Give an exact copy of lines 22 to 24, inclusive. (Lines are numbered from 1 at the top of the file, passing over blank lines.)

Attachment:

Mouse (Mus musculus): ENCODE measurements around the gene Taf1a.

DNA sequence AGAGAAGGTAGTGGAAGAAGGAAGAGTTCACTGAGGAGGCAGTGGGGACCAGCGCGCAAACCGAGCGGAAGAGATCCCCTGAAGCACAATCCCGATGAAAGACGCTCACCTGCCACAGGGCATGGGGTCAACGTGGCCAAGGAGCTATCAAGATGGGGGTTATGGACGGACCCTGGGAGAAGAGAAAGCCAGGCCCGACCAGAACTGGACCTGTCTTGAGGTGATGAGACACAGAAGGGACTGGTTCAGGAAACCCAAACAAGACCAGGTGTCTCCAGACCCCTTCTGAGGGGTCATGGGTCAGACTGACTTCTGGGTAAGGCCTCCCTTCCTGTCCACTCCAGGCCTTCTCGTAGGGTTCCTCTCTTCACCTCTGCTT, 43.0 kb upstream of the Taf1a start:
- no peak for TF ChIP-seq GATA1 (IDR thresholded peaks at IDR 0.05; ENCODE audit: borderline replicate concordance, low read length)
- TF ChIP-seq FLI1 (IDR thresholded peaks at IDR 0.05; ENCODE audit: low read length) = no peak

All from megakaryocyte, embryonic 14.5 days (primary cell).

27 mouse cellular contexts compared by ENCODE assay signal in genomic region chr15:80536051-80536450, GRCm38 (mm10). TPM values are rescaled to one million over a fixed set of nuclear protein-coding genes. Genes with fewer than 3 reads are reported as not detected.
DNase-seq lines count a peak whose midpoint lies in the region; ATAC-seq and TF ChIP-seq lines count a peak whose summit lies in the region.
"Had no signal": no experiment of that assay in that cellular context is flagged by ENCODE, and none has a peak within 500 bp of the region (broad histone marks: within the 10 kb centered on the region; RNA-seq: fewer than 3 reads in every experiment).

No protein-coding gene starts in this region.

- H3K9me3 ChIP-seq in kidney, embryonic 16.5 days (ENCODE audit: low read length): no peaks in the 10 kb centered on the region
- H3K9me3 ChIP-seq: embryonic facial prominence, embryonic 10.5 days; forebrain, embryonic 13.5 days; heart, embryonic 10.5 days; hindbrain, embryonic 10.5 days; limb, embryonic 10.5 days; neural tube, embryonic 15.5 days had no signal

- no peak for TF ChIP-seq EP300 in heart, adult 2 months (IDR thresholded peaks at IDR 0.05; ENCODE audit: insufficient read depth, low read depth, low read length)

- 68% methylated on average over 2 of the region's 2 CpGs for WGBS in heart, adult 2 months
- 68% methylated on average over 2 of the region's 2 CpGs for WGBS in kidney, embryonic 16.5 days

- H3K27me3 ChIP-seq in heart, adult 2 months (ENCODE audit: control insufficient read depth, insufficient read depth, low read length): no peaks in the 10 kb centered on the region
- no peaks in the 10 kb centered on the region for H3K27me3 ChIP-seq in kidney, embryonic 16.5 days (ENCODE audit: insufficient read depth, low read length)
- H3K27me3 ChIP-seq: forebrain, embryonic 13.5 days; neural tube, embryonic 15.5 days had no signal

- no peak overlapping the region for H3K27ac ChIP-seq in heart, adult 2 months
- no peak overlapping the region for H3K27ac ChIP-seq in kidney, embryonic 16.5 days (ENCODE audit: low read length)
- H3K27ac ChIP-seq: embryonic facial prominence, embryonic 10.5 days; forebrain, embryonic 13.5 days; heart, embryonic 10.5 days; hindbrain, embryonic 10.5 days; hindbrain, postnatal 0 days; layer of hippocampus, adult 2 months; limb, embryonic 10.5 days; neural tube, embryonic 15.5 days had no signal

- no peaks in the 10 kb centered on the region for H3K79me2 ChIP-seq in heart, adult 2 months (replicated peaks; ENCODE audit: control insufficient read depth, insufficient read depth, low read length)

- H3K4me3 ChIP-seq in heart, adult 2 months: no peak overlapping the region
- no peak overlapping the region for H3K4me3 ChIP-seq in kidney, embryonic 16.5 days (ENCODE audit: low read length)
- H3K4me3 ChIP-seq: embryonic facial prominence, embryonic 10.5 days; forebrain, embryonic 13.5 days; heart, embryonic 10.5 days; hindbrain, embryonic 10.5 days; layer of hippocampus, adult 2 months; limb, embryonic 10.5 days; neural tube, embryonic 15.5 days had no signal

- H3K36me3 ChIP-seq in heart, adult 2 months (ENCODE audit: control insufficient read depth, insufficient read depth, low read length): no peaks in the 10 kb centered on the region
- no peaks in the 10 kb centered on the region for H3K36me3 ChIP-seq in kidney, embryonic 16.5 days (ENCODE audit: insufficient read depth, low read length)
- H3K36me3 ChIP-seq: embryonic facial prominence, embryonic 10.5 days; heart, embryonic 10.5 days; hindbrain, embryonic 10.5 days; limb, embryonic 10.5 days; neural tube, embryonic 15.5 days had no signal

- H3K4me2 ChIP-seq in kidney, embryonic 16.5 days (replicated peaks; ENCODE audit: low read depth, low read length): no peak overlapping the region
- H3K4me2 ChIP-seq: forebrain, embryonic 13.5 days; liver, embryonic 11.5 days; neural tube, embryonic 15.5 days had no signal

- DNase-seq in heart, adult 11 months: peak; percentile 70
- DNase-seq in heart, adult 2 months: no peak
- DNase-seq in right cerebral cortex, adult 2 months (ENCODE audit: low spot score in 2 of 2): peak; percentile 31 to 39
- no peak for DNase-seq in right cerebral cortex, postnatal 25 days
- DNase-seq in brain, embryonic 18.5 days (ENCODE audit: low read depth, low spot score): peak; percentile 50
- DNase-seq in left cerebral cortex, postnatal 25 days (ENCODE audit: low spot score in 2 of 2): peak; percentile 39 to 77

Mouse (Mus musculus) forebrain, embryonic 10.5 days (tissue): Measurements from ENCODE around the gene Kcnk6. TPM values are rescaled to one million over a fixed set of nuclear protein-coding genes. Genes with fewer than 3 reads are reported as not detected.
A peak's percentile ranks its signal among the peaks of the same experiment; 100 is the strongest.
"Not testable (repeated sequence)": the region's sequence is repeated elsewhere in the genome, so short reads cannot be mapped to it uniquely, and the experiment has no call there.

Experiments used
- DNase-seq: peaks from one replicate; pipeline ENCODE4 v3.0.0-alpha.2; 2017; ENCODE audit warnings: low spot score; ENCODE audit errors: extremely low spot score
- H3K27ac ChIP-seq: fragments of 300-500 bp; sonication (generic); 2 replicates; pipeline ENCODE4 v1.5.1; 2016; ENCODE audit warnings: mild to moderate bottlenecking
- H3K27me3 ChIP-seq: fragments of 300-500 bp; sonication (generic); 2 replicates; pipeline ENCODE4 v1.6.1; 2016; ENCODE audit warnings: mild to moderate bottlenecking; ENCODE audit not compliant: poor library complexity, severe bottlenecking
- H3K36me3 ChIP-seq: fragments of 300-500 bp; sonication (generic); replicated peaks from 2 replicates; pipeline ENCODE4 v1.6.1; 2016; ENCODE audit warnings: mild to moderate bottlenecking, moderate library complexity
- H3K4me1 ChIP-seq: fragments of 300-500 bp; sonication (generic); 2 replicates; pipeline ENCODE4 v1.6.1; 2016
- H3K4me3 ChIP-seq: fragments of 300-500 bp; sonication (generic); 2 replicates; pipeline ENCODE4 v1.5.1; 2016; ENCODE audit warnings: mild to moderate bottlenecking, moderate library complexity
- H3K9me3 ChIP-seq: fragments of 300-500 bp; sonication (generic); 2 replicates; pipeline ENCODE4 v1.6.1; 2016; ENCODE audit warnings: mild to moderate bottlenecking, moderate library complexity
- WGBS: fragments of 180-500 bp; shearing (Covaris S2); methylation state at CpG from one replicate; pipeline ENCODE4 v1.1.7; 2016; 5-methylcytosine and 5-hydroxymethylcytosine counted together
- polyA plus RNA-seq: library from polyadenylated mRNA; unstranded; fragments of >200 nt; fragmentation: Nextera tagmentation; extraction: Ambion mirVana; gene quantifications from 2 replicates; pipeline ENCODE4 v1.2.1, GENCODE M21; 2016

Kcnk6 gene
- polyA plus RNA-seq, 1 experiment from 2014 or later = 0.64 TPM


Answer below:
- H3K4me3 ChIP-seq in heart, adult 2 months: no peak overlapping the region
- no peak overlapping the region for H3K4me3 ChIP-seq in kidney, embryonic 16.5 days (ENCODE audit: low read length)
- H3K4me3 ChIP-seq: embryonic facial prominence, embryonic 10.5 days; forebrain, embryonic 13.5 days; heart, embryonic 10.5 days; hindbrain, embryonic 10.5 days; layer of hippocampus, adult 2 months; limb, embryonic 10.5 days; neural tube, embryonic 15.5 days had no signal